A new guidebook tells how to get to every waterfall in Jackson County’s Panthertown Valley.
Located in the county’s southern end, Panthertown, which is known as the “Yosemite of the East,” is known for its dramatic scenery.
Todd Ransom’s “Waterfalls of Panthertown Valley” provides instructions on the best, safest way to reach each of the valley’s 20 falls. Ransom has also created a smartphone app to pair with the book to help locate the waterfalls by GPS.
Originally from Atlanta, Ransom moved to Asheville about five years ago and began exploring area trails with his camera. He started a Facebook page called “Waterfalls of WNC,” which now has almost 14,000 followers.
Ransom’s first book focuses solely on Panthertown’s offerings.
“There’s no waterfall guide book for Panthertown until now,” Ransom said. “That was a big point for me. There are so many waterfalls there and the valley has so much to offer.”
According to Ransom, the Panthertown area has a “mellow” side by Schoolhouse Falls and a more rugged side that includes Devil’s Elbow, Bonas Defeat and Wolf Gorge.
“There’s a lot of rugged, adventure hiking,” he said.
Ransom estimates he’s probably spent more than 50 nights camping in Panthertown, often waking early to capture the waterfalls at their best.
The book’s genesis came while Ransom was rock climbing several years ago.
“I looked around and thought ‘someday I’ll be old and have nothing to look back on.’”
After that, he began using his camera to document the world around him.
Asked to pick his favorite of Panthertown’s falls, Ransom hesitated before settling on Carlton Falls, named after Carlton McNeill, one of the pioneers of Panthertown. McNeill, who lived in a small house near the valley’s east entrance, was an unofficial trail builder and was known as the “keeper of Panthertown.” McNeill died in 2007 but traveled the trails and helped campers until he was into his 80s.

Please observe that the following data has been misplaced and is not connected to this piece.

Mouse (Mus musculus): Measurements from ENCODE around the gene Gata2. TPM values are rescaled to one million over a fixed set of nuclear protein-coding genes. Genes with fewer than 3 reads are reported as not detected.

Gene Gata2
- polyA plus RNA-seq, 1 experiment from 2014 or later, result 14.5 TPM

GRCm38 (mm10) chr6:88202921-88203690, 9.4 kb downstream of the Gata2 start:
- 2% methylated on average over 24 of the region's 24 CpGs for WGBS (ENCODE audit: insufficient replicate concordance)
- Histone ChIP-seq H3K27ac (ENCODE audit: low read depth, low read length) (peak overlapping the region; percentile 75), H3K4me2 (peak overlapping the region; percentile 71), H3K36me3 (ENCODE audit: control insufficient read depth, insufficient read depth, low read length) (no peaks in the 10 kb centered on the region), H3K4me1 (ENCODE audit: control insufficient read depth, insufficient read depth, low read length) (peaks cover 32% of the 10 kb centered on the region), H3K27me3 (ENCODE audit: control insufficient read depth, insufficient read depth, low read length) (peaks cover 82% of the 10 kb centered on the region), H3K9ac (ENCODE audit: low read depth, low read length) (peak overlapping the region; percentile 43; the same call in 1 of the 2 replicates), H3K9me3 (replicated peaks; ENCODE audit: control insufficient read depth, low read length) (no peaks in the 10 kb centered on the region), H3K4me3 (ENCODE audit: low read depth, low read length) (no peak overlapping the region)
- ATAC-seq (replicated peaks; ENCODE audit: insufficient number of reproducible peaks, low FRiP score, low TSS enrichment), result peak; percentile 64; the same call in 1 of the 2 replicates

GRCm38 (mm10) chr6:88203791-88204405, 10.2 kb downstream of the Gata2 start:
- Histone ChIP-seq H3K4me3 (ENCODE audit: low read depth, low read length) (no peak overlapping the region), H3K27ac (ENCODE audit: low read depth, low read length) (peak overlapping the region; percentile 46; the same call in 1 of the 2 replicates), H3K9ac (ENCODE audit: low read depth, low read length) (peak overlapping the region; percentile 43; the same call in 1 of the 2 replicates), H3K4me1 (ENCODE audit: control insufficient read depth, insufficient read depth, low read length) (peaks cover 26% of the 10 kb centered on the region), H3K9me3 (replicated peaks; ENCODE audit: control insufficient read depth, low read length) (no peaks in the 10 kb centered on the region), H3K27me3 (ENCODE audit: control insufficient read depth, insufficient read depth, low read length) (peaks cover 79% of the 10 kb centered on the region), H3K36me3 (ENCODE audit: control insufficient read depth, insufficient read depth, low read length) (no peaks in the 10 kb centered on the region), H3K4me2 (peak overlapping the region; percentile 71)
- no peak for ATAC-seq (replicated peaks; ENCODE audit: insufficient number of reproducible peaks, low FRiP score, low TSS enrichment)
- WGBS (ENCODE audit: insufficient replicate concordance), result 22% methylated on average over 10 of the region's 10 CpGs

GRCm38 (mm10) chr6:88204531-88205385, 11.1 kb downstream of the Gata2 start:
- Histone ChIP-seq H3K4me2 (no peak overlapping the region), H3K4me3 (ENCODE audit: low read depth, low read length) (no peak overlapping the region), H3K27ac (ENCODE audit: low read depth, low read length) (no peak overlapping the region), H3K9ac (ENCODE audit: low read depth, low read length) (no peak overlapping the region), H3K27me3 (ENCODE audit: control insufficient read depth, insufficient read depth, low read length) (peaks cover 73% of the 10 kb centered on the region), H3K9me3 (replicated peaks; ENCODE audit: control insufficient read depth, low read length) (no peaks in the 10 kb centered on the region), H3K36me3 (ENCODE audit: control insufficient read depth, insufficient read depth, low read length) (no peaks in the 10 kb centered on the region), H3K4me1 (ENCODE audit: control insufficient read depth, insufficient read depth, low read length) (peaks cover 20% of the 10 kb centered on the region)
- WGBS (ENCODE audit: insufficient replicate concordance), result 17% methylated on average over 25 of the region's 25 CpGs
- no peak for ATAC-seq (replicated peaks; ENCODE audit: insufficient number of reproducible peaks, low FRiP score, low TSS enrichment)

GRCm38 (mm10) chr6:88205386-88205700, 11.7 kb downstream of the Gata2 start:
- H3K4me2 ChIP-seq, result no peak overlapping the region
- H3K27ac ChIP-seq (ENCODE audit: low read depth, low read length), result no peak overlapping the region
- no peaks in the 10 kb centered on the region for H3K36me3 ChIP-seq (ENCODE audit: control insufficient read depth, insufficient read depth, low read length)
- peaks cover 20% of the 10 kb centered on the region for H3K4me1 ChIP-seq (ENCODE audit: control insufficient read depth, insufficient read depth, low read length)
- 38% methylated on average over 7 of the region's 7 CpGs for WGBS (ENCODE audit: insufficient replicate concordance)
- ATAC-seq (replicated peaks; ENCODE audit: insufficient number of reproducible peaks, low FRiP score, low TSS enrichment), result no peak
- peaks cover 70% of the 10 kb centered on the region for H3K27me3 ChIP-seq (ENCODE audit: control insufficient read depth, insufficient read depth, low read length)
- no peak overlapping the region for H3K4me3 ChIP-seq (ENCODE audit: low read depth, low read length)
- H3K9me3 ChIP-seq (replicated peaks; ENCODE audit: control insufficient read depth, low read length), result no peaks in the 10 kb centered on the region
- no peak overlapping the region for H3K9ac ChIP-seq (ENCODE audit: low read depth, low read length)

“It’s tough to get to, most people don’t know about it,” Ransom said of his favorite waterfall. “To me it’s about getting out in the woods – it’s about solitude,” he said.
To help others find the waterfalls more quickly, Ransom, a computer software developer, wrote an iPhone app that will download topographic maps and use the phone’s GPS to help hikers locate Panthertown’s falls.
The app includes photos, trail descriptions and more.
Friends of Panthertown Valley Director Jason Kimeneker said the book is a great resource.
“Jackson County is fortunate to have such magnificent natural resources to share, to protect, and to enjoy,” Kimenker said. “Like it or not, eco-tourism is big business, and Jackson County has so much to offer.
“Travelers come here from all parts of the world to experience the magnificent waterfalls of Nantahala National Forest, on our treasured public lands,” he said. “However, unlike viewing waterfalls close to maintained roads, or visiting one of our National Parks, the rugged territory of Panthertown remains challenging to most; a wild, unforgiving backcountry forest. No motorized vehicles are allowed in Panthertown, and parking is on unpaved forest service roads, and very limited. “Getting to the waterfalls requires hiking on moderate to difficult steep mountain trails, as well as packing in and out all of your supplies,” Kimenker said.
Ransom’s new book will introduce more people to Panthertown, a “special place that is already loved by so many and discovered by more daily,” Kimenker said.
“Waterfalls of Panthertown Valley” is a good supplement to Burt Kornegay’s waterproof ”A Guide’s Guide to Panthertown,” Kimenker said.
Ransom’s guidebook will likely generate an increased interest and stress to what Kimenker describes as “the fragile habitat” in Panthertown. He suggested those interested in the valley also join Friends of Panthertown, which works with the U.S. Forest Service to protect the valley.
Kornegay, who is known as an expert on Panthertown Valley and has led numerous expeditions there, also praised Ransom’s guide.
“Besides drawing the hiker’s attention to individual waterfalls in Panthertown, Ransom’s guidebook also gives historical notes about these places, so it not only tells people where to go to see something special but it also helps them to understand and appreciate the human history of the place,” Kornegay said.
More information on Ransom’s book is online at www.flickinamazing.com/panthertown.